Sin. Grace. Forgiveness. New Life. Purpose. Hope and a coming Kingdom. 

God’s rescue plan was daring, out of the box, and completely successful. No detail was overlooked and no generation left out, He thought of everything and everyone as He saved the world and all creation.

But saved us from what? I mean what was the big deal, the alarm that seemed to cause such a cosmic fuss? According to the bible, it was eternal death.

Not just physical death and decay, but something so awful and destructive it stretches across time and space to confront all mankind with the despair of losing our entire existence. Not just this life, but all the intended pleasure and purpose of the divine eternity.

Pexel.com

The whole construct of the Christian faith centers around the ‘salvation’ of the soul and the Resurrection of the dead. Nothing else matters! 

We need to seriously consider that as we navigate our lives, we need to really and truly wonder at the seriousness of the situation we find ourselves in. If the gospels are accurate about this spiritual death that threatens us all, it should affect us.

We are entrusted with more than blending in. Our lives are meant to be risked, our popularity and acceptance is irrelevant. People are dying. Lives are being lost for eternity. Hell and separation from God are a real possibility. Stuff that’s uncomfortable to talk about, stuff we try to deny and avoid at all costs, but if there is anything more important to sort out… I don’t what it would be.

What about our soul? What about our faith and relationship with the only person who actually matters? Jesus. 

Lent is this week. A time of introspection and mediation. What am I here for? What’s the point of my existence and what is it God has offered me? Ideas that are worthy of our consideration and self-examination.

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Source – Pexels.com

Let’s not waste our chances…

Pastor B.

Links:

Tim Keller on why Evangelism is so hard. (Relevant Magazine Source)

Ash Wednesday (Free)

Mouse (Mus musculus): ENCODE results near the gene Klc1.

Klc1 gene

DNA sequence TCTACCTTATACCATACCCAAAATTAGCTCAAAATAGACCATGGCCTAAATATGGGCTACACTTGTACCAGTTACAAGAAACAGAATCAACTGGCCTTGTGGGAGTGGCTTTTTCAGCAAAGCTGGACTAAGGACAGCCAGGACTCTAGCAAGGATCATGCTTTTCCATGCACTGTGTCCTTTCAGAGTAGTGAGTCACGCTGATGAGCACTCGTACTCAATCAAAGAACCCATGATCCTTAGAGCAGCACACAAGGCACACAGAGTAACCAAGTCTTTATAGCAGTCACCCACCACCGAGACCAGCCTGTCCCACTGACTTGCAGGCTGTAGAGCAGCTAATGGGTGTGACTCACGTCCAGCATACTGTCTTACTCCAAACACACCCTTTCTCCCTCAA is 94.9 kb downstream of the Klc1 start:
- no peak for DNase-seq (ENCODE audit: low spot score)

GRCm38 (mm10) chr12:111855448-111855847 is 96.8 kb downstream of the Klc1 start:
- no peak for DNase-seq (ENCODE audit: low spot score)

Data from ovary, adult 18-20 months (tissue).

Lenten Devotional (Free)

 

Remember the truth… Dig out the lies

“Now the parable is this: The seed is the word of God. 12 The ones along the path are those who have heard; then the devil comes and takes away the word from their hearts, so that they may not believe and be saved. 13 And the ones on the rock are those who, when they hear the word, receive it with joy. But these have no root; they believe for a while, and in time of testing fall away. 14 And as for what fell among the thorns, they are those who hear, but as they go on their way they are choked by the cares and riches and pleasures of life, and their fruit does not mature. 15 As for that in the good soil, they are those who, hearing the word, hold it fast in an honest and good heart, and bear fruit with patience.” (ESV) 

The passage above is out of the New Testament Gospels in the bible. The Physician and Apostle Luke wrote this account of arguably ‘the’ most complete parable ever shared by Jesus about His coming Kingdom.  (Luke 8:11-15)

Here’s the 30,000 foot view… we have to ‘own’ and take  good care of the promises and truths we receive from God. If we don’t, we risk losing the truth and wandering further and further from what we were meant to be and do.

The word of God is the seed in the parable, it comes from being in the presence of God. (Prayer, Worship, Scripture, Sermons, Dreams, Visions)  When we hear the word of God speaking to us about our life, about who we are, and what He has called us to be… we must ‘receive’ it and keep a firm hold on it. We can’t let it fly by and decide to come back to it later. (Think of the “manna’ in the old testament – good for only one day)

Image Source – Pexel.com